Euro crisis: Europe needs the UK but not a Tobin Tax, the finance minister told a British Chamber of Commerce event on Wednesday.
Photo: Olivier Minaire
With the British ambassador in the audience, Luc Frieden expressed disappointment over the recent UK veto of tighter EU budget controls (for the British government perspective, see “Positive stereotypes”). The finance minister said he was “sad” that Britain was the sole dissenter at last December’s meeting of EU leaders. Ultimately, Luxembourg--and in his view, several other member states--could support many British demands, but UK prime minister David Cameron did not effectively communicate Britain’s point of view and perhaps gave an ill-timed presentation of his case.
“Sometimes the British are a little late, so there’s always hope” that the UK will join with the other 26 members at the euro zone table. “Europe would be well advised if we stuck together and moved ahead with all 27.” Frieden later said, “We need Britain and Britain needs us.”
(On Thursday, the Financial Times reported that it had seen a leaked draft of a revised agreement which incorporates many of the UK’s demands on the single market, bolstered by allies such as Germany, the Netherlands, Sweden and within the European Commission in Brussels. If the FT’s report is correct, it would mark a belated partial victory for Cameron.)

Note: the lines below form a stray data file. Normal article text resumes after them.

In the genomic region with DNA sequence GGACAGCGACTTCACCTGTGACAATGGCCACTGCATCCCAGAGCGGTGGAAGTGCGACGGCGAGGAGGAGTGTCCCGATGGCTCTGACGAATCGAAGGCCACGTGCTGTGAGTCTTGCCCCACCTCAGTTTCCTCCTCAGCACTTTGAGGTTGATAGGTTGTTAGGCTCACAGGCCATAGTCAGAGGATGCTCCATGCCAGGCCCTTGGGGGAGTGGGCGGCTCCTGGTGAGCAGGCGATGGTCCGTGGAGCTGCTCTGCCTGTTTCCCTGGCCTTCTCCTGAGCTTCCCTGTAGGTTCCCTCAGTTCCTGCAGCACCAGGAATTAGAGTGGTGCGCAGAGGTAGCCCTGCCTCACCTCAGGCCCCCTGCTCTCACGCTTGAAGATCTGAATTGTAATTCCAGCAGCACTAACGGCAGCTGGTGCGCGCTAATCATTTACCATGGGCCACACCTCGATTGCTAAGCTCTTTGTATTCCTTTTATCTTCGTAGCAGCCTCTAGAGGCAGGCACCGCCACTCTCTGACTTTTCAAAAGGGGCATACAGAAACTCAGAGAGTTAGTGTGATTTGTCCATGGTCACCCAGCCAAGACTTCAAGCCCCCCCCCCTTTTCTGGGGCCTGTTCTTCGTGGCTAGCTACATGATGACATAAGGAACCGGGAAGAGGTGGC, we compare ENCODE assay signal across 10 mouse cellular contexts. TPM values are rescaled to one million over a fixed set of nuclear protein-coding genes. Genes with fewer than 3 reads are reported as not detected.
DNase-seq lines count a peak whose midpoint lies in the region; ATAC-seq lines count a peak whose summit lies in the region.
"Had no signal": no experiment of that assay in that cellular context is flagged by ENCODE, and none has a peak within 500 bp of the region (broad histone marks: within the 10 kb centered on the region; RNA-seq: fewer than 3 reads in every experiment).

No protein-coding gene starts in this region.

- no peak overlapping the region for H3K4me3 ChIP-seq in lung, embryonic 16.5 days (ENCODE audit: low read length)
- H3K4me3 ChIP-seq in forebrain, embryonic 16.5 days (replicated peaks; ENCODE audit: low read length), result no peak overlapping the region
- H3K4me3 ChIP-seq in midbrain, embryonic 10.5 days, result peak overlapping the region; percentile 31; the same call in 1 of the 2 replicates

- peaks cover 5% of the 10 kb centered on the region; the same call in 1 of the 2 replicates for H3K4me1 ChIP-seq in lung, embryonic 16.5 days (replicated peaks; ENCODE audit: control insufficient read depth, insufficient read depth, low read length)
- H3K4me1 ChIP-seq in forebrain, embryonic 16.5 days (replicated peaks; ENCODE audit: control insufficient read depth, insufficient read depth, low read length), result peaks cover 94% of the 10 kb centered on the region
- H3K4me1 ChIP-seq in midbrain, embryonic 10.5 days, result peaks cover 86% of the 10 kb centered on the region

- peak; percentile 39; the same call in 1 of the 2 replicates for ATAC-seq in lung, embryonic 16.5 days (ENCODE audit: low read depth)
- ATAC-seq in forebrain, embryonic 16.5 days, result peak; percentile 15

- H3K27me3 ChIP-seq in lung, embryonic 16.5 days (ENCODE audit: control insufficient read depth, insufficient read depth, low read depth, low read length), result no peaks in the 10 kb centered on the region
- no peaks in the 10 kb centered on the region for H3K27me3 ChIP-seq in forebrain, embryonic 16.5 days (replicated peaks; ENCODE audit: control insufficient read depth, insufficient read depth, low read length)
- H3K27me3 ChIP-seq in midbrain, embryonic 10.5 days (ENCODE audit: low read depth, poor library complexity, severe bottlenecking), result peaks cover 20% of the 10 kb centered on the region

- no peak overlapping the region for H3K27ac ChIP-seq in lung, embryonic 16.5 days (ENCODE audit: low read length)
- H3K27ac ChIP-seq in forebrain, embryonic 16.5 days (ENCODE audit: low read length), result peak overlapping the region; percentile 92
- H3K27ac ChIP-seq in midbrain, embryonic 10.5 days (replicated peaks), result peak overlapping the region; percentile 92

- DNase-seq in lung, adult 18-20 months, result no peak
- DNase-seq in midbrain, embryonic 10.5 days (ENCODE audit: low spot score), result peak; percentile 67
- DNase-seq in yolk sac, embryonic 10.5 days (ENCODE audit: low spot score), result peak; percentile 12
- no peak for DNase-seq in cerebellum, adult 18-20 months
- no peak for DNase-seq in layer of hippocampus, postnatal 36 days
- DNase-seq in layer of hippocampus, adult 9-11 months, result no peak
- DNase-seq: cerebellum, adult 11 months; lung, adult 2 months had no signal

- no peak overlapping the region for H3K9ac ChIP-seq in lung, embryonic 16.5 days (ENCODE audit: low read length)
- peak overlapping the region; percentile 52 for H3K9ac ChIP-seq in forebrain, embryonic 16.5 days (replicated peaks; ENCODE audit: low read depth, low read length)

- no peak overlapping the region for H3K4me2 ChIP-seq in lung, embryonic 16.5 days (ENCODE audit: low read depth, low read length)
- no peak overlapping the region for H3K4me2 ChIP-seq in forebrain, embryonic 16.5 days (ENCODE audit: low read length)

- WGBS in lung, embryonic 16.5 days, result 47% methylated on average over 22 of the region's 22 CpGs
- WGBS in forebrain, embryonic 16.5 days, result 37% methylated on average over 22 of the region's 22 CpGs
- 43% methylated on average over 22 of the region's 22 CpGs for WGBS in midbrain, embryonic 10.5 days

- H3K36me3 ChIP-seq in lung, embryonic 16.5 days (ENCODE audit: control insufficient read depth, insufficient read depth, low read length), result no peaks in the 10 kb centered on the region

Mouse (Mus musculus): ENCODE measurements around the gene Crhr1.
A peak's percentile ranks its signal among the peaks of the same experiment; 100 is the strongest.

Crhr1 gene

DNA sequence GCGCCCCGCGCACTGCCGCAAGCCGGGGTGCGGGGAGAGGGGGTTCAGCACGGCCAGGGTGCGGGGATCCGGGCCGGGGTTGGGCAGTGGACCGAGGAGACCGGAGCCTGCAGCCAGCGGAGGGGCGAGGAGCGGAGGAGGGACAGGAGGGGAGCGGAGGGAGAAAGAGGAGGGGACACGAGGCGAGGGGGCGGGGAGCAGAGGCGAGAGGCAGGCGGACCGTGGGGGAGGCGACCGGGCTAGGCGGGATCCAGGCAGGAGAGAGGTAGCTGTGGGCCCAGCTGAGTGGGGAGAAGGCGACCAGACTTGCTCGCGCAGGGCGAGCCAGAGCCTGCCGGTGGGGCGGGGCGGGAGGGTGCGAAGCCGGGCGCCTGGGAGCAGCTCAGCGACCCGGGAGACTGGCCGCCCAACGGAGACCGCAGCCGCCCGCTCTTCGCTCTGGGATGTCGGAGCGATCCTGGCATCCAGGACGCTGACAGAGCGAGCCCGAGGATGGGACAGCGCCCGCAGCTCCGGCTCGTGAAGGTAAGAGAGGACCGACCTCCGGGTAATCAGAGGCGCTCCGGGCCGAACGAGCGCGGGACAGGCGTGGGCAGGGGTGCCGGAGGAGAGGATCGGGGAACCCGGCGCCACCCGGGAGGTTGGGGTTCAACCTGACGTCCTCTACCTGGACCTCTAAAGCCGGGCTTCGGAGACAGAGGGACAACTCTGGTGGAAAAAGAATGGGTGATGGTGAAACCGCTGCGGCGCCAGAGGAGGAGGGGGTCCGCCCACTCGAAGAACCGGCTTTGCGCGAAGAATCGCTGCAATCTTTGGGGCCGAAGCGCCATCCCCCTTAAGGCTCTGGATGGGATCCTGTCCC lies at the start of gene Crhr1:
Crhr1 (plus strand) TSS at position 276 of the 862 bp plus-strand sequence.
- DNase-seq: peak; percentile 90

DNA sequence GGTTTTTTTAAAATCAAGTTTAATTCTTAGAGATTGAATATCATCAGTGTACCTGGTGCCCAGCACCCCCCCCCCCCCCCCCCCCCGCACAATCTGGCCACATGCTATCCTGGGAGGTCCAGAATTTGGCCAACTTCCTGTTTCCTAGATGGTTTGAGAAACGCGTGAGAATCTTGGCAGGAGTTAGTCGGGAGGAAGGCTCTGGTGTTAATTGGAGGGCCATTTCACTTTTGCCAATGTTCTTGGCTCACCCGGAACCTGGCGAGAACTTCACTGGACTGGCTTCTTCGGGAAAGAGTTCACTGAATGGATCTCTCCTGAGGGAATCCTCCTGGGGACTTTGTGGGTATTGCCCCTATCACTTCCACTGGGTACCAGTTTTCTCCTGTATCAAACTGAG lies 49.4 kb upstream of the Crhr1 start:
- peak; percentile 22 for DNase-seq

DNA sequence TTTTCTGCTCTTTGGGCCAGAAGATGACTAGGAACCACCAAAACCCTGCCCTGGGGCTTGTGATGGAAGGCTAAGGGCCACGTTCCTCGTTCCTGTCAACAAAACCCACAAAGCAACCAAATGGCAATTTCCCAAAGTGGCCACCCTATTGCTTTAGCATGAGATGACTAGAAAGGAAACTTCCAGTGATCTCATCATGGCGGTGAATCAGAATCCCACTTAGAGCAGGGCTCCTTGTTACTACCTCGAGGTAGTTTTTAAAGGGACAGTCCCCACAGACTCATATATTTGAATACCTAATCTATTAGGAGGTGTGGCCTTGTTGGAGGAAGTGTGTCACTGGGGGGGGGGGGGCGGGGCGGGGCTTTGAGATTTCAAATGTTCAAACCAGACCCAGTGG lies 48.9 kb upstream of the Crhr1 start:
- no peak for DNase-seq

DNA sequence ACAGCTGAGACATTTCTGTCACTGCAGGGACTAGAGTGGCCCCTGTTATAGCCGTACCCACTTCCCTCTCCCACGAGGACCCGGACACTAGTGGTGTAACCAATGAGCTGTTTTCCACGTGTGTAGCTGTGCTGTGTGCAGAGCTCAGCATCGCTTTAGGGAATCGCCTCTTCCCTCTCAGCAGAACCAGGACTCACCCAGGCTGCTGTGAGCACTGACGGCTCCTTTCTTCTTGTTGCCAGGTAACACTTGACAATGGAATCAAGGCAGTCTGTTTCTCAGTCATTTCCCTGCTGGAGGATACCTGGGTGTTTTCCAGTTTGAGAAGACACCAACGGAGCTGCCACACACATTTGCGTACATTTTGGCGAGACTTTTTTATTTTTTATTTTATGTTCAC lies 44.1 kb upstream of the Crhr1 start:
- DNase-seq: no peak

Following his speech, Frieden was asked--by the former deputy director of ALFI and now KPMG partner Charles Muller--if the Grand Duchy supported the so-called Tobin Tax, which would be a small levy on all financial transactions. “The Luxembourg government has not yet finalized its position of the draft proposal that has been tabled by the European Commission,” the finance minister responded with the cabinet’s official position. “Clearly I consider such a tax to be risky if all the major financial centres in the world do not apply it in the same manner,” he then explained.
The French president and German chancellor are seen as the primary proponents of a Tobin Tax. But Frieden questioned the leaders’ true level on enthusiasm for the financial transactions tax. Nicolas Sarkozy faces a tough re-election in the spring, and Luxembourg’s finance minister seemed to think Angela Merkel’s support is not as strong as is popularly believed.
Frieden admitted the Tobin Tax might prove popular with the public--even in Luxembourg--especially if it was introduced as a means to reduce personal income tax. However, if the financial transaction tax were only introduced in Europe, in Frieden’s view institutions would quickly move their operations outside of the EU.
So “at this time, the plan does not find my approval,” he said. “Sweden introduced such tax 20 years ago,” Frieden added. “It was good for London,” as Swedish financial institutions decamped from Stockholm en masse. The Swedish government has since rescinded the measure.